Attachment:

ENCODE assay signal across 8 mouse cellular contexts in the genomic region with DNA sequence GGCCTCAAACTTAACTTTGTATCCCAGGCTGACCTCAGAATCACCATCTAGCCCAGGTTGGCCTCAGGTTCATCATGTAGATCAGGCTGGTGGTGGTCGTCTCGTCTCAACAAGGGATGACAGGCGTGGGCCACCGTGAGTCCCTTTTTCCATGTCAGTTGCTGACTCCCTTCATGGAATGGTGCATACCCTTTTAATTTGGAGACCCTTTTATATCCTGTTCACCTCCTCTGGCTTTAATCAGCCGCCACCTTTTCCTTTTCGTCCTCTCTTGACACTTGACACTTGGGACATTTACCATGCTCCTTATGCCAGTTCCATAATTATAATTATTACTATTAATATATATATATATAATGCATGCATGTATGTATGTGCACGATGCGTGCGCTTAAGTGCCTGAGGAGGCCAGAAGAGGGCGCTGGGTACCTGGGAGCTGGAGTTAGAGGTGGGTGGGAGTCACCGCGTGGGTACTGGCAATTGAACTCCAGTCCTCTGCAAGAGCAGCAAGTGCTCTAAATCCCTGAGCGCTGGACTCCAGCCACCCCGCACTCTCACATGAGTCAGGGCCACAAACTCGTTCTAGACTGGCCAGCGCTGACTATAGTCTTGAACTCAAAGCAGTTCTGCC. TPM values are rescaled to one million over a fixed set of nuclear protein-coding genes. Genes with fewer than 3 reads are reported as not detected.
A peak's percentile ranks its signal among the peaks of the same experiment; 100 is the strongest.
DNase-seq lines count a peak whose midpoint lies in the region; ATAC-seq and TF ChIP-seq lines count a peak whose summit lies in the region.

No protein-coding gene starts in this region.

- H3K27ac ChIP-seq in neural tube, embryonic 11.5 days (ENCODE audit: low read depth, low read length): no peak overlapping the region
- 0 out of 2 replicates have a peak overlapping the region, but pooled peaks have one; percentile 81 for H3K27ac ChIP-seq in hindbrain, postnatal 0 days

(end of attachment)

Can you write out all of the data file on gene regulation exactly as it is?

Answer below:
ENCODE assay signal across 8 mouse cellular contexts in the genomic region with DNA sequence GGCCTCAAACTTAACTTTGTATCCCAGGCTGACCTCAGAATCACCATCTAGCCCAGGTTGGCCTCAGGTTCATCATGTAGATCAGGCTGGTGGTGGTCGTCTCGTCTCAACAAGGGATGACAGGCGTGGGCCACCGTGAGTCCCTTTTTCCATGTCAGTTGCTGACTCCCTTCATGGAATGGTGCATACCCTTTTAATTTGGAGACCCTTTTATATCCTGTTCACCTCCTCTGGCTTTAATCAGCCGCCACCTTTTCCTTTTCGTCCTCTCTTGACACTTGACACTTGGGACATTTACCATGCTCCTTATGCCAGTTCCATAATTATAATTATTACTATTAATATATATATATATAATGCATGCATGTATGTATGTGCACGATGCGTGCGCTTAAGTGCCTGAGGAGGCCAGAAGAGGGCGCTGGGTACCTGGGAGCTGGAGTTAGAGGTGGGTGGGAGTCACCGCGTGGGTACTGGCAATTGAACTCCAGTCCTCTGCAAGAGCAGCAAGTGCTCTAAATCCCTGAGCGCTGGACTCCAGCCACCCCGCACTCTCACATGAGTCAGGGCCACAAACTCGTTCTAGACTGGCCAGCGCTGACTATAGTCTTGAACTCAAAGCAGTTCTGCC. TPM values are rescaled to one million over a fixed set of nuclear protein-coding genes. Genes with fewer than 3 reads are reported as not detected.
A peak's percentile ranks its signal among the peaks of the same experiment; 100 is the strongest.
DNase-seq lines count a peak whose midpoint lies in the region; ATAC-seq and TF ChIP-seq lines count a peak whose summit lies in the region.

No protein-coding gene starts in this region.

- H3K27ac ChIP-seq in neural tube, embryonic 11.5 days (ENCODE audit: low read depth, low read length): no peak overlapping the region
- 0 out of 2 replicates have a peak overlapping the region, but pooled peaks have one; percentile 81 for H3K27ac ChIP-seq in hindbrain, postnatal 0 days